Laboratory wins architecture prize
The Olympic Stadium failed to gain its final gold medal of a momentous year, after it was pipped to the UK's most coveted architecture prize.
The 80,000-capacity stadium, by Populous, was one of six new buildings to be shortlisted for the Royal Institute of British Architects' (Riba) Stirling Prize.
But the £20,000 prize went to £82 million Sainsbury Laboratory, a new plant science research centre in Cambridge designed by first-time winners Stanton Williams, at the ceremony in Manchester.
The judges described the laboratory as a timeless piece of architecture, a university building "taken to an extraordinary degree of sophistication and beauty".
Riba president Angela Brady said: "The Sainsbury Laboratory is an exceptional building that achieves at many levels - in blending a world-class science facility with a public social space in a highly energy efficient building. It is testament to the skill, experience and imagination of Stanton Williams architects that they have found a creative solution to this complex project."
The Stirling Prize is in its 17th year and celebrates the best of new British architecture.
The judging panel was led by Sir Nicholas Grimshaw, the architect and former president of the Royal Academy; Sir Mark Jones - master of St Cross College Oxford and former director of the Victoria and Albert Museum; architects Joanna van Heyningen and Hilde Daem; and the designer, writer and broadcaster Naomi Cleaver.
In their judgment, they said: "The Sainsbury Laboratory is a timeless piece of architecture, sitting within a highly sensitive site, one overlooking the woods where Darwin walked with his tutor and mentor (John Stevens) Henslow, discussing the origin of species. The project is both highly particular and specialised, and at the same time a universal building type, taken to an extraordinary degree of sophistication and beauty."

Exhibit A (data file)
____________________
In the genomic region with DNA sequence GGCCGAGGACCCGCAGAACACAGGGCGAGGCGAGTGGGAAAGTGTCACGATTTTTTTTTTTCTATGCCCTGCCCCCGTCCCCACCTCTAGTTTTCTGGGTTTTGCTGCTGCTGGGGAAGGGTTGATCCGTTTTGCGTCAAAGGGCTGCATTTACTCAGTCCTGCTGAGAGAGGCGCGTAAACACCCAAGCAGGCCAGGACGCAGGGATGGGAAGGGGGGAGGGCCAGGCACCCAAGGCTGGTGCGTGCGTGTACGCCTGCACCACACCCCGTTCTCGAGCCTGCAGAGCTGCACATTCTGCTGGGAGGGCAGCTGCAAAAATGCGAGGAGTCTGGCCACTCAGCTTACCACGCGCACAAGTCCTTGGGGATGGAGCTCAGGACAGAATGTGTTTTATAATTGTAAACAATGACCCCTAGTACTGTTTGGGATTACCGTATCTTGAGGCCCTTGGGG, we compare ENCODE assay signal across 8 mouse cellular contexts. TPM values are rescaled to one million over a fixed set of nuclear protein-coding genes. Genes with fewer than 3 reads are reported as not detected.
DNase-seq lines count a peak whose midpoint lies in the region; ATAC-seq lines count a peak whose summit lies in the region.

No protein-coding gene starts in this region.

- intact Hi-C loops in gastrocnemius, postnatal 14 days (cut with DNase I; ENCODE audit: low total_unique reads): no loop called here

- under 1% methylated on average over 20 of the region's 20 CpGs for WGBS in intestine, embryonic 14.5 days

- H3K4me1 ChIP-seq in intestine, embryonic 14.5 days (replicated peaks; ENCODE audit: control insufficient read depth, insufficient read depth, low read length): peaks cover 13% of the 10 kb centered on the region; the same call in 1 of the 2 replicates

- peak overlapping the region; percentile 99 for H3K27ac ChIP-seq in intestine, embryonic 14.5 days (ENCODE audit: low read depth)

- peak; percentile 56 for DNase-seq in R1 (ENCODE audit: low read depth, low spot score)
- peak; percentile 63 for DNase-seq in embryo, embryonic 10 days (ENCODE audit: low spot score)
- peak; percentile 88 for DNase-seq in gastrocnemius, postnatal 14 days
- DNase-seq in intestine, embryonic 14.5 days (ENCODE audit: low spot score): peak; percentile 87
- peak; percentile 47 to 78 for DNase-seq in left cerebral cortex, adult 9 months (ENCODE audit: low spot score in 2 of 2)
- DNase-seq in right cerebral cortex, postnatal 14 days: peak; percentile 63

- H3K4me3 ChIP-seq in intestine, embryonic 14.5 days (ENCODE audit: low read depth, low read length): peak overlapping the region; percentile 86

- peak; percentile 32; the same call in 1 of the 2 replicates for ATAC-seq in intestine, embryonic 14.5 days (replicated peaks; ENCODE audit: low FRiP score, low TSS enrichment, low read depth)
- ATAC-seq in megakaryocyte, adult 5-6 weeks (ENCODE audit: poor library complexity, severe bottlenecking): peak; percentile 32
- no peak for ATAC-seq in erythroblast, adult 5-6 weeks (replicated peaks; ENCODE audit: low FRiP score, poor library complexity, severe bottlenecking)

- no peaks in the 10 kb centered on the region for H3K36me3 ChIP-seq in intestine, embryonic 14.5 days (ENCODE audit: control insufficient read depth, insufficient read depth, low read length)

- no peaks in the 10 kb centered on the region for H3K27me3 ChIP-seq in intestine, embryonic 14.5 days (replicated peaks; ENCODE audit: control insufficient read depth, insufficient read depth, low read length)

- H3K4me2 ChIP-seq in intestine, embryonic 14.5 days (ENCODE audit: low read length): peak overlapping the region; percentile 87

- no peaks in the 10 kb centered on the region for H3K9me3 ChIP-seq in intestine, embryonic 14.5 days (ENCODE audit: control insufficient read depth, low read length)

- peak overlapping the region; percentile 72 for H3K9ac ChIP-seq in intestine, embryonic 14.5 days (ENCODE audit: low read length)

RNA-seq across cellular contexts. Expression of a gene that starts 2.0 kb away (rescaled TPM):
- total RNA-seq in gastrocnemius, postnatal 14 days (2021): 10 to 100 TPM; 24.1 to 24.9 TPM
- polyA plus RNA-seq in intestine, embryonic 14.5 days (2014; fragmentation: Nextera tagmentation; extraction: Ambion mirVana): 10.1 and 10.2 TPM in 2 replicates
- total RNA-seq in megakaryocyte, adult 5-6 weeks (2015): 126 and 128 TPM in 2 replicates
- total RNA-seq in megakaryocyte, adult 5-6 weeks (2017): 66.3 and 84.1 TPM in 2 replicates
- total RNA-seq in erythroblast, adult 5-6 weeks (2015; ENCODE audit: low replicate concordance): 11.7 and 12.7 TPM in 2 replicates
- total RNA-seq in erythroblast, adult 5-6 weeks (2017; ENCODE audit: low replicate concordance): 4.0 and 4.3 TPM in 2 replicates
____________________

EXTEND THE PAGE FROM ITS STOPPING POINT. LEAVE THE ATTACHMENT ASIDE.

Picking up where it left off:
Funded by Lord Sainsbury's Gatsby Foundation charity, the centre that bears his name is part of the University of Cambridge. It was praised for its energy efficiency and green approach. Rainwater is collected from the roof and stored in two huge tanks which irrigate the garden's glasshouse and plant chambers. Lord Sainsbury said that he was "very proud" to be associated with the inspiring building.
The other shortlisted buildings were David Chipperfield Architects' Hepworth Wakefield gallery in Yorkshire, OMA's Maggie's Centre at Gartnavel Hospital in Glasgow, the new Rothschild's Bank building at New Court in London designed by OMA with Allies and Morrison; and Belfast's Lyric Theatre by O'Donnell + Tuomey.